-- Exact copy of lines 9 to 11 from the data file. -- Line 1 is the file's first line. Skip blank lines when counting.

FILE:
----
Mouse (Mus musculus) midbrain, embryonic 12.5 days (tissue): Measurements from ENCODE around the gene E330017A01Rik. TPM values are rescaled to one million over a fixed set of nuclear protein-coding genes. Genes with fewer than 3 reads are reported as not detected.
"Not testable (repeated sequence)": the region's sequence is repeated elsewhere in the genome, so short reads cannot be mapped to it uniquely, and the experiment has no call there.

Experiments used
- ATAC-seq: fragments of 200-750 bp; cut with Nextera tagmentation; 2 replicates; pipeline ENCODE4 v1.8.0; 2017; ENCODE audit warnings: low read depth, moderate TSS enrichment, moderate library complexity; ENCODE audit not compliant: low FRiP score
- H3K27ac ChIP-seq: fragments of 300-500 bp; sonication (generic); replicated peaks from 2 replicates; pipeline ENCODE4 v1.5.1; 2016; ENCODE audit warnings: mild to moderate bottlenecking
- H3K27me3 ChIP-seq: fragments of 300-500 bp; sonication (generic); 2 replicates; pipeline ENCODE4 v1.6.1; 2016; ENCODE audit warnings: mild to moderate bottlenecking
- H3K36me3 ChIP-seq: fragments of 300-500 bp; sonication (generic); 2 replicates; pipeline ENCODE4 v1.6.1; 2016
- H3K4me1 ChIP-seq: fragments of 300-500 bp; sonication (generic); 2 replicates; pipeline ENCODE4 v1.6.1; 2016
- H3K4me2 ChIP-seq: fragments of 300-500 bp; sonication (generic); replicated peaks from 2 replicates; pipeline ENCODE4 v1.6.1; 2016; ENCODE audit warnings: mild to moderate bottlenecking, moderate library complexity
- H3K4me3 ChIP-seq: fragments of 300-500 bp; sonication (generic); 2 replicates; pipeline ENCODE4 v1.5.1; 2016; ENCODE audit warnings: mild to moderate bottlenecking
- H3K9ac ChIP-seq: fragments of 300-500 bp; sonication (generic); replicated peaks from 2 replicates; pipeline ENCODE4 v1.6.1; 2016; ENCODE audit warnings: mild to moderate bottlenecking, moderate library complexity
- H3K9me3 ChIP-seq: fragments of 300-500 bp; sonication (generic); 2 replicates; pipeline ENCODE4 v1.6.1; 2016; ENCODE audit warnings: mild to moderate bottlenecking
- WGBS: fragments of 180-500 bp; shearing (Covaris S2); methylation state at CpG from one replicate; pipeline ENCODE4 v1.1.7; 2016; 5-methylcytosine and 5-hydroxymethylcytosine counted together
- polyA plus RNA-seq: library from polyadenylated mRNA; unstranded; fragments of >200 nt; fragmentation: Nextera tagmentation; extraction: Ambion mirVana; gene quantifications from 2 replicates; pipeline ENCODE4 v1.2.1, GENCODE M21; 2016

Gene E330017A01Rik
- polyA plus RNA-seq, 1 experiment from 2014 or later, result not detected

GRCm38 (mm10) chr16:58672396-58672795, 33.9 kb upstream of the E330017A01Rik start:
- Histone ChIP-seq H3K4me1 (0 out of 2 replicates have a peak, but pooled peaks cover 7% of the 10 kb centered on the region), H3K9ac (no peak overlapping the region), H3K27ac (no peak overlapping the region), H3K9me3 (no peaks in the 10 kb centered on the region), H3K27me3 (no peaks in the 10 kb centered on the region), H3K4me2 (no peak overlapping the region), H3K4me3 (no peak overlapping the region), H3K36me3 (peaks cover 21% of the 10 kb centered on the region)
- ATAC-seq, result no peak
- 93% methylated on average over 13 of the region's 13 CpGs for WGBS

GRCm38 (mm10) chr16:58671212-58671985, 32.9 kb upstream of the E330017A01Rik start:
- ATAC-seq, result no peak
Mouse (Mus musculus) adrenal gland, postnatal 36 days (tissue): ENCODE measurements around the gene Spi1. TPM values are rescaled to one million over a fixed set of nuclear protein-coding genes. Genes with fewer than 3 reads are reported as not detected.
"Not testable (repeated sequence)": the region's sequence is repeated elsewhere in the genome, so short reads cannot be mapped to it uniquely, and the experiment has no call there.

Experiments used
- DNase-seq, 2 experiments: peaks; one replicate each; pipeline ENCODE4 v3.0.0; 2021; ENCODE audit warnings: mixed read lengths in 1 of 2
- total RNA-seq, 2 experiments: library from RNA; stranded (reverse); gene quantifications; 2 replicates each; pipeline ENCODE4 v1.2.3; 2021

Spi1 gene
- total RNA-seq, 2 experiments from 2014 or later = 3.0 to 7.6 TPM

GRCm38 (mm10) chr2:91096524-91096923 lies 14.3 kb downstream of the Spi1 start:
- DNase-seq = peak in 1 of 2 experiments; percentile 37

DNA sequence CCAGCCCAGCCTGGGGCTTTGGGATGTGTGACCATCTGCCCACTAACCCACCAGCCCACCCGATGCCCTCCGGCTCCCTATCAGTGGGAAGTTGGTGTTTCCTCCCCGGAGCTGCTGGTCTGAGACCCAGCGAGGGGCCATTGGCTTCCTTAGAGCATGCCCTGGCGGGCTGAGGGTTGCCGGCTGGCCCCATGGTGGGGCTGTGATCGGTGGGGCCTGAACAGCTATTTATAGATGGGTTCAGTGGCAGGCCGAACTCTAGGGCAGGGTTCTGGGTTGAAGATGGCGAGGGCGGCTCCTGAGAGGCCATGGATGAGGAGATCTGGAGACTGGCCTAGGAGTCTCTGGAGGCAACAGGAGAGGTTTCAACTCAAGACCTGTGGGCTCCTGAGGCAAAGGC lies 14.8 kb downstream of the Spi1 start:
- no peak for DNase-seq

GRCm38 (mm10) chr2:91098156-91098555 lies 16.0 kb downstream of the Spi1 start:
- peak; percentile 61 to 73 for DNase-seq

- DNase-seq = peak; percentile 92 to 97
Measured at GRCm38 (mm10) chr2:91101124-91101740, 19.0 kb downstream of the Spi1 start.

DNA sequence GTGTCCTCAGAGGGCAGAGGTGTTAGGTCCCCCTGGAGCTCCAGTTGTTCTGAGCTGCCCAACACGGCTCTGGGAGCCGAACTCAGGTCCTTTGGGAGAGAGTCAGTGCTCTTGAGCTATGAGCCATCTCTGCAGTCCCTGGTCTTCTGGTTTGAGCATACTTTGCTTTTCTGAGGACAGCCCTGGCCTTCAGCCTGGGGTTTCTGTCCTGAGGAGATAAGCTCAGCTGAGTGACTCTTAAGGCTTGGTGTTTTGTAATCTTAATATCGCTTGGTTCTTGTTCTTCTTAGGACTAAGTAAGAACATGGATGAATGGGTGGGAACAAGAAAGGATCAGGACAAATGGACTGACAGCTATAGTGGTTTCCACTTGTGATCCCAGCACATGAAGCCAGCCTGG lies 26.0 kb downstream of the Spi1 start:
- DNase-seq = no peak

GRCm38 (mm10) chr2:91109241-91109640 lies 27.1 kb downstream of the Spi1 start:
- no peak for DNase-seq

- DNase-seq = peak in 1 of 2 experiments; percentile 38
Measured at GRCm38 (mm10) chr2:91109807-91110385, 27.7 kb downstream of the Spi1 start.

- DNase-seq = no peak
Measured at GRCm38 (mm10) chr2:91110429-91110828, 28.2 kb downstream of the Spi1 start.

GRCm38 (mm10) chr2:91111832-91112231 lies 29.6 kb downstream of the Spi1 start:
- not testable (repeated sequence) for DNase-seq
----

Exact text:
- H3K4me2 ChIP-seq: fragments of 300-500 bp; sonication (generic); replicated peaks from 2 replicates; pipeline ENCODE4 v1.6.1; 2016; ENCODE audit warnings: mild to moderate bottlenecking, moderate library complexity
- H3K4me3 ChIP-seq: fragments of 300-500 bp; sonication (generic); 2 replicates; pipeline ENCODE4 v1.5.1; 2016; ENCODE audit warnings: mild to moderate bottlenecking
- H3K9ac ChIP-seq: fragments of 300-500 bp; sonication (generic); replicated peaks from 2 replicates; pipeline ENCODE4 v1.6.1; 2016; ENCODE audit warnings: mild to moderate bottlenecking, moderate library complexity